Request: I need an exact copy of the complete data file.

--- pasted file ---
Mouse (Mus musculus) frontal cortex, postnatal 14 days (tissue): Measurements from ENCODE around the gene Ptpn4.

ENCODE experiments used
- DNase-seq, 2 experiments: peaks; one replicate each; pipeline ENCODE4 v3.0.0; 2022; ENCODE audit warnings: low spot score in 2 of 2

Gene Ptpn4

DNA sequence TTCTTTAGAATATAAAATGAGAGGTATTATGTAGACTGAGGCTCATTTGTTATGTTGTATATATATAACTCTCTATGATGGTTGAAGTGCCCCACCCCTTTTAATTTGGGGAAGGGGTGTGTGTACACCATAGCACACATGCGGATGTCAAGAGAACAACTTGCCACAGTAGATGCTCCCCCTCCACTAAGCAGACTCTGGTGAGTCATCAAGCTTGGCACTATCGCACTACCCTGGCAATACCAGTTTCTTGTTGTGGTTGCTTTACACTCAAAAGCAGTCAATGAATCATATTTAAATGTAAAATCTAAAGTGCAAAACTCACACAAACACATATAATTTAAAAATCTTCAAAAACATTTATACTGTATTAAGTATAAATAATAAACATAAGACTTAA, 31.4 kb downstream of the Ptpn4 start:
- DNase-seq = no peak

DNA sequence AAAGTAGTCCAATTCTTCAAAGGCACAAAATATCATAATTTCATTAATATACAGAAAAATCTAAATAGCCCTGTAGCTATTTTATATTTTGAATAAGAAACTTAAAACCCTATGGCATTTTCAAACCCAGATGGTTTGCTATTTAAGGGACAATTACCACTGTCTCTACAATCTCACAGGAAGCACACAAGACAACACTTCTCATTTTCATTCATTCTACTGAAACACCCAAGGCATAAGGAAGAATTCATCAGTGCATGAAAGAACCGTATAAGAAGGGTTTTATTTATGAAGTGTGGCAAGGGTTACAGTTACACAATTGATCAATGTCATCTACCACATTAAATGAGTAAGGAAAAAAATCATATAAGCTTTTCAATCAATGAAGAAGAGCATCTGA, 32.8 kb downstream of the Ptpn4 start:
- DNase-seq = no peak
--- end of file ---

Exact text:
Mouse (Mus musculus) frontal cortex, postnatal 14 days (tissue): Measurements from ENCODE around the gene Ptpn4.

ENCODE experiments used
- DNase-seq, 2 experiments: peaks; one replicate each; pipeline ENCODE4 v3.0.0; 2022; ENCODE audit warnings: low spot score in 2 of 2

Gene Ptpn4

DNA sequence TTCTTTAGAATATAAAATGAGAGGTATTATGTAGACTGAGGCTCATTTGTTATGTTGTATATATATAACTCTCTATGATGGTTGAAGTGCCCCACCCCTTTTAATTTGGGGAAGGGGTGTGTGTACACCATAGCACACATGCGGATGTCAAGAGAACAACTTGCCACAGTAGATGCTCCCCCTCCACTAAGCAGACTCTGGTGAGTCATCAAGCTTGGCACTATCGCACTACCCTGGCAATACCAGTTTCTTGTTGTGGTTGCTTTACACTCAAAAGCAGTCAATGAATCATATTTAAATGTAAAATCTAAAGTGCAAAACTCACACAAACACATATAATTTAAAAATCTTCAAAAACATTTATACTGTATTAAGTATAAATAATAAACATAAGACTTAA, 31.4 kb downstream of the Ptpn4 start:
- DNase-seq = no peak

DNA sequence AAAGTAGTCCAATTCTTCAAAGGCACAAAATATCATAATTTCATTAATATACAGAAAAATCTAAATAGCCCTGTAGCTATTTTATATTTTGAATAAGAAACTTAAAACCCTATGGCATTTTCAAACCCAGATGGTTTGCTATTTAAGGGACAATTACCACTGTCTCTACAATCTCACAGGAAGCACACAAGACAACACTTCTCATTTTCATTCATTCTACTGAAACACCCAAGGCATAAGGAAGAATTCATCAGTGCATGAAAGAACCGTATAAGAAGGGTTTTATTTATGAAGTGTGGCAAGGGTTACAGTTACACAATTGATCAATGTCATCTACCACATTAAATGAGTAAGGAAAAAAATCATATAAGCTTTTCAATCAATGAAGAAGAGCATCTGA, 32.8 kb downstream of the Ptpn4 start:
- DNase-seq = no peak